Grenville-sur-la-Rouge, Quebec

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Calumet's quiet main street
Calumet's quiet main street
Coat of arms of Grenville-sur-la-Rouge
Coat of arms
Location within Argenteuil RCM.
Location within Argenteuil RCM.
Grenville-sur-la-Rouge is located in Central Quebec
Location in central Quebec.
Coordinates: 45°39′N 74°38′W / 45.650°N 74.633°W / 45.650; -74.633Coordinates: 45°39′N 74°38′W / 45.650°N 74.633°W / 45.650; -74.633[1]
Country  Canada
Province  Quebec
Region Laurentides
RCM Argenteuil
Constituted April 24, 2002
 • Mayor John Saywell
 • Federal riding Argenteuil—La Petite-Nation
 • Prov. riding Argenteuil
 • Total 329.40 km2 (127.18 sq mi)
 • Land 315.85 km2 (121.95 sq mi)
Population (2011)[3]
 • Total 2,746
 • Density 8.7/km2 (23/sq mi)
 • Pop 2006-2011 Increase 0.9%
 • Dwellings 1,899
Time zone EST (UTC−5)
 • Summer (DST) EDT (UTC−4)
Postal code(s) J0V 1J0
Area code(s) 819

Route 148
Route 327
Route 344
Website www.grenville

Grenville-sur-la-Rouge is a municipality in the Argenteuil Regional County Municipality in the Laurentides region of Quebec, Canada. It is a predominantly Francophone community situated along the southern border of Quebec between Montreal and Ottawa.

Grenville-sur-la-Rouge covers a rectangular area along the shore of the Ottawa River and extends northward into the foothills of the Laurentian Mountains. The neighbouring village of Grenville is located on the Ottawa River.

Most of the population of just over 2,700 live in a rural setting; the villages of Calumet and Pointe-au-Chêne comprise under 1,000 residents in total.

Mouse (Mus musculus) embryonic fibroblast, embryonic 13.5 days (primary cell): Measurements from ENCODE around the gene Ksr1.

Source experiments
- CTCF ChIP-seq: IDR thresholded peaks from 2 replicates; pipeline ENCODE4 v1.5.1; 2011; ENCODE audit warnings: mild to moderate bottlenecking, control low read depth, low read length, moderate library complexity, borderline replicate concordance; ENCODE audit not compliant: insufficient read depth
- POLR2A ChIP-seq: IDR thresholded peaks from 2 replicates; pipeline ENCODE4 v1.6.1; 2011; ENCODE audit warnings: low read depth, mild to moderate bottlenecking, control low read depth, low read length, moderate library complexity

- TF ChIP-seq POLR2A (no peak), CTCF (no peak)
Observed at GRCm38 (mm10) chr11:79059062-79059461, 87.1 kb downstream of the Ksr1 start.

Although the area has been settled for over 200 years, Grenville-sur-la-Rouge is a relatively new creation. It was formed in 2002 (as an ordinary municipality) by the merger of the village municipality of Calumet with the township municipality of Grenville;[4] the latter is not to be confused with the neighbouring and still-independent village municipality of Grenville. Each of the two components, Calumet and Grenville, acquired the status of boroughs within the new municipality. The territory of Grenville-sur-la-Rouge includes several smaller neighbourhoods and communities, including Avoca, Bell Falls, Grenville Bay, Kilmar, Marelan, and Pointe-au-Chêne.

The name "Grenville" comes from William Wyndham Grenville, a British statesman who served briefly as British prime minister (1806–1807). While Canada was still under British rule, a canal was built by the military to bypass a series of rapids in the Ottawa River. The canal and the settlement that arose in the region were named in Lord Grenville's honour.

The name "Rouge" derives from the municipality's location on the Rouge River, which runs from north to south roughly through the centre of the municipality. In English, Grenville-sur-la-Rouge means "Grenville-on-the-Rouge".